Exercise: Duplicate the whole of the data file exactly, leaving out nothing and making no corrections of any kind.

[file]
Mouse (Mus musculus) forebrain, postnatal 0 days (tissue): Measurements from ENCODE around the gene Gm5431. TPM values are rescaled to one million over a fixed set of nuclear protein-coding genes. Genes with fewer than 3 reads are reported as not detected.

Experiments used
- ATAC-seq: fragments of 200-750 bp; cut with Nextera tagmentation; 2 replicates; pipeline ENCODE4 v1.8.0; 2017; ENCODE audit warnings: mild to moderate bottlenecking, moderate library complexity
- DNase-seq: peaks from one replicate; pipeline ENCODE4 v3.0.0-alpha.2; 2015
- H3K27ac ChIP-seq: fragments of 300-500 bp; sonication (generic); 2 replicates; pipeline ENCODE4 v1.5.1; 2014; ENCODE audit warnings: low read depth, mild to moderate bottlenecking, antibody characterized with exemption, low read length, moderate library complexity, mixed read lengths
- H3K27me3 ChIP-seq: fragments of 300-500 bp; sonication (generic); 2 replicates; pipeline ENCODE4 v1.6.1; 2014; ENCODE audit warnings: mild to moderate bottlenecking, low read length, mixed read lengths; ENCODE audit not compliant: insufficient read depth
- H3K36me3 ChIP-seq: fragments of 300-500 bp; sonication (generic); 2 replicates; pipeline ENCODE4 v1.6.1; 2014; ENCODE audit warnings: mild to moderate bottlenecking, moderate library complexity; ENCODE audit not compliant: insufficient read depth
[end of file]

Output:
Mouse (Mus musculus) forebrain, postnatal 0 days (tissue): Measurements from ENCODE around the gene Gm5431. TPM values are rescaled to one million over a fixed set of nuclear protein-coding genes. Genes with fewer than 3 reads are reported as not detected.

Experiments used
- ATAC-seq: fragments of 200-750 bp; cut with Nextera tagmentation; 2 replicates; pipeline ENCODE4 v1.8.0; 2017; ENCODE audit warnings: mild to moderate bottlenecking, moderate library complexity
- DNase-seq: peaks from one replicate; pipeline ENCODE4 v3.0.0-alpha.2; 2015
- H3K27ac ChIP-seq: fragments of 300-500 bp; sonication (generic); 2 replicates; pipeline ENCODE4 v1.5.1; 2014; ENCODE audit warnings: low read depth, mild to moderate bottlenecking, antibody characterized with exemption, low read length, moderate library complexity, mixed read lengths
- H3K27me3 ChIP-seq: fragments of 300-500 bp; sonication (generic); 2 replicates; pipeline ENCODE4 v1.6.1; 2014; ENCODE audit warnings: mild to moderate bottlenecking, low read length, mixed read lengths; ENCODE audit not compliant: insufficient read depth
- H3K36me3 ChIP-seq: fragments of 300-500 bp; sonication (generic); 2 replicates; pipeline ENCODE4 v1.6.1; 2014; ENCODE audit warnings: mild to moderate bottlenecking, moderate library complexity; ENCODE audit not compliant: insufficient read depth